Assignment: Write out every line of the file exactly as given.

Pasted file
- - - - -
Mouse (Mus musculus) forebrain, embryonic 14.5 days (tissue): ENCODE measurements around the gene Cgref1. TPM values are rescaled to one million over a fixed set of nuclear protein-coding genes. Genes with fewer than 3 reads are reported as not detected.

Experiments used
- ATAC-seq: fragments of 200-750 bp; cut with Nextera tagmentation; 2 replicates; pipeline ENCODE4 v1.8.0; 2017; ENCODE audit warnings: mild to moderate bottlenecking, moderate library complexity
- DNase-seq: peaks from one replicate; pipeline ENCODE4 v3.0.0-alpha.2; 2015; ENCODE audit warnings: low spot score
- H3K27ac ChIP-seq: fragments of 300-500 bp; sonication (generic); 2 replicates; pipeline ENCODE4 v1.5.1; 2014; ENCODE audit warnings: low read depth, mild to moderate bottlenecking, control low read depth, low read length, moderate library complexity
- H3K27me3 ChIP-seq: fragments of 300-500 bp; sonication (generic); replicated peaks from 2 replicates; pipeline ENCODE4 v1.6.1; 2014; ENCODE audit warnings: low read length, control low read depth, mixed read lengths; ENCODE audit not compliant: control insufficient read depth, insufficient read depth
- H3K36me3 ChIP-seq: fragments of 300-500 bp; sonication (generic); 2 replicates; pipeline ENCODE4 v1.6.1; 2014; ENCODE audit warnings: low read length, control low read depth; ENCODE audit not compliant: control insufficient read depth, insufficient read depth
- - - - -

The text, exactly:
Mouse (Mus musculus) forebrain, embryonic 14.5 days (tissue): ENCODE measurements around the gene Cgref1. TPM values are rescaled to one million over a fixed set of nuclear protein-coding genes. Genes with fewer than 3 reads are reported as not detected.

Experiments used
- ATAC-seq: fragments of 200-750 bp; cut with Nextera tagmentation; 2 replicates; pipeline ENCODE4 v1.8.0; 2017; ENCODE audit warnings: mild to moderate bottlenecking, moderate library complexity
- DNase-seq: peaks from one replicate; pipeline ENCODE4 v3.0.0-alpha.2; 2015; ENCODE audit warnings: low spot score
- H3K27ac ChIP-seq: fragments of 300-500 bp; sonication (generic); 2 replicates; pipeline ENCODE4 v1.5.1; 2014; ENCODE audit warnings: low read depth, mild to moderate bottlenecking, control low read depth, low read length, moderate library complexity
- H3K27me3 ChIP-seq: fragments of 300-500 bp; sonication (generic); replicated peaks from 2 replicates; pipeline ENCODE4 v1.6.1; 2014; ENCODE audit warnings: low read length, control low read depth, mixed read lengths; ENCODE audit not compliant: control insufficient read depth, insufficient read depth
- H3K36me3 ChIP-seq: fragments of 300-500 bp; sonication (generic); 2 replicates; pipeline ENCODE4 v1.6.1; 2014; ENCODE audit warnings: low read length, control low read depth; ENCODE audit not compliant: control insufficient read depth, insufficient read depth